Skip to main content

This 2014 photo provided by NOAA shows Arctic ice coverage.The Canadian Press

Arctic sea ice reached a record winter low this year — the latest mark in a season that has left scientists gape-mouthed in amazement.

"I've never seen such a warm, crazy winter in the Arctic," said an email from Mark Serreze, director of the U.S.-based National Snow and Ice Data Center. "The heat was relentless."

Serreze's group declared Monday that the maximum extent of sea ice before it begins its spring melt was 20,000 square kilometres less this winter than it has ever been since satellite monitoring began. The record had been set only last year.

The low level was reached after a winter that had scientists doing double takes at the data.

Temperatures over the Arctic Ocean in December, January and February were 2 C to 6 C above average in nearly every region. Even the North Pole saw above-zero conditions.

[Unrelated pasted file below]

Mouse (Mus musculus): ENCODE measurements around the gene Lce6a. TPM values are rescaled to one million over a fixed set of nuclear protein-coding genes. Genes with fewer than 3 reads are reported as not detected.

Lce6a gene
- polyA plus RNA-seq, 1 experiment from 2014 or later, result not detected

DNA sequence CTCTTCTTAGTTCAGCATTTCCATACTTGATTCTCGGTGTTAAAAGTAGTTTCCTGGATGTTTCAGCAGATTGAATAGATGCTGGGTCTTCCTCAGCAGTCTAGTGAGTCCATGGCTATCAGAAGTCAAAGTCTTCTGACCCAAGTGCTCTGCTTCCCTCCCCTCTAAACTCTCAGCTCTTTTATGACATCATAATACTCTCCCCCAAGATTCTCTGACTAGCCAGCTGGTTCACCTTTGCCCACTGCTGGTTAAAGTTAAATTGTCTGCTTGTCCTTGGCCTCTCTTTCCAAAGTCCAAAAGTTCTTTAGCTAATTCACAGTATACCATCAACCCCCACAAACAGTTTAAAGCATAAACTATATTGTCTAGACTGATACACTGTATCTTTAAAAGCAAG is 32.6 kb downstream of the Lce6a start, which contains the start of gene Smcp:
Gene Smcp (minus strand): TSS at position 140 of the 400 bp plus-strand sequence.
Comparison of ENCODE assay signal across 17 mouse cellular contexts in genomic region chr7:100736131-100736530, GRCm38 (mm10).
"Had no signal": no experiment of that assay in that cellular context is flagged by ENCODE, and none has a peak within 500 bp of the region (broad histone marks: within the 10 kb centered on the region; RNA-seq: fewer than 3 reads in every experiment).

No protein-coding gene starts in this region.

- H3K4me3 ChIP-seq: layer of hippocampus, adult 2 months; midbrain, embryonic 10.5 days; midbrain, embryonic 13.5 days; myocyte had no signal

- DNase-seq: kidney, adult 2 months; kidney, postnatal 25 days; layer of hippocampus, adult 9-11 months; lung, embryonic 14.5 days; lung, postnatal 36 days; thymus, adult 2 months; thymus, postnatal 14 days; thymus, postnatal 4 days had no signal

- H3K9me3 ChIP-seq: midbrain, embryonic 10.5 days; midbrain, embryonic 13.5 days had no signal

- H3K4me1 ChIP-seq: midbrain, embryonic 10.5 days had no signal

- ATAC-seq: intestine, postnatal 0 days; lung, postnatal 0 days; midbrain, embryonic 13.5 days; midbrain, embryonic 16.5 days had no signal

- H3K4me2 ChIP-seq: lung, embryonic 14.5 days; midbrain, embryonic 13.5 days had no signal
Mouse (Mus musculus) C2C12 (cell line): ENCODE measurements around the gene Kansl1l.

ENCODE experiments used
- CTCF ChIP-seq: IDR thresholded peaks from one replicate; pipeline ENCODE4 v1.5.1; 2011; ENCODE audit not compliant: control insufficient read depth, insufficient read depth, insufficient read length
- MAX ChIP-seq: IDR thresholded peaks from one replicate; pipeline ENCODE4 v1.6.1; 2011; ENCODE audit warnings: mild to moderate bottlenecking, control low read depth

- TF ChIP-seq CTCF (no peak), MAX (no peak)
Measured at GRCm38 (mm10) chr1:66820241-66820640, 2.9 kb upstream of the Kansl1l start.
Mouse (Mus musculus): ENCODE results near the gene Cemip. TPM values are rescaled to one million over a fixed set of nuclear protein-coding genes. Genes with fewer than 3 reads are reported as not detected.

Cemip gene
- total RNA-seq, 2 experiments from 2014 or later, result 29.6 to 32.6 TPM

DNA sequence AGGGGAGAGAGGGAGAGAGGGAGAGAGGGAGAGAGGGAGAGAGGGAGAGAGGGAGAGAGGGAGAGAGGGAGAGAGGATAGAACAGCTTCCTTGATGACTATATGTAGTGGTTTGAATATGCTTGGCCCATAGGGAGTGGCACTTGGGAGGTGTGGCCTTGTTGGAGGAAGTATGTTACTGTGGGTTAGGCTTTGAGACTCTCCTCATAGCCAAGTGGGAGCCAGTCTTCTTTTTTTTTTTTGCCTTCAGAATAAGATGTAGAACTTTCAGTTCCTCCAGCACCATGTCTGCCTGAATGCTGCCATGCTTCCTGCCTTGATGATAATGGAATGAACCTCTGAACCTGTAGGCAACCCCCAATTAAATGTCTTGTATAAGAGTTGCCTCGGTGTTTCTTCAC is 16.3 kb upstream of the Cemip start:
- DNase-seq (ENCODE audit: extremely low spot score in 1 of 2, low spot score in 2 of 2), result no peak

The record comes after 10 straight months of all-time high global average temperatures. January and February were so warm they broke records for how much above average they were.

The winter experienced an especially powerful El Nino in the Pacific, which brought mild temperatures to many parts of North America. But scientists discount the influence of the warm ocean current on the Arctic. They point out that previous strong El Ninos didn't produce the kind of warm temperatures the North saw this year.

Some scientists believe the amount of sea ice in the Arctic is related to changes in southern weather.

Less ice, they suggest, affects the path of the jet stream, a high-altitude river of air that flows west to east above the Earth's middle to northern latitudes. It's theorized that a "wobbly" jet stream is associated with damaging rains and droughts in middle and southern latitudes.

It's not clear what impact the low winter coverage will have on ice levels this summer. Low winter maximums are not always followed by equally low summer minimums and much depends on what happens in June.

Arctic sea ice has been declining at about 12 per cent a decade since satellite monitoring began in the late 1970s. The Arctic has been warming at about twice the rate of the rest of the globe and is about four degrees warmer than it was before climate change began.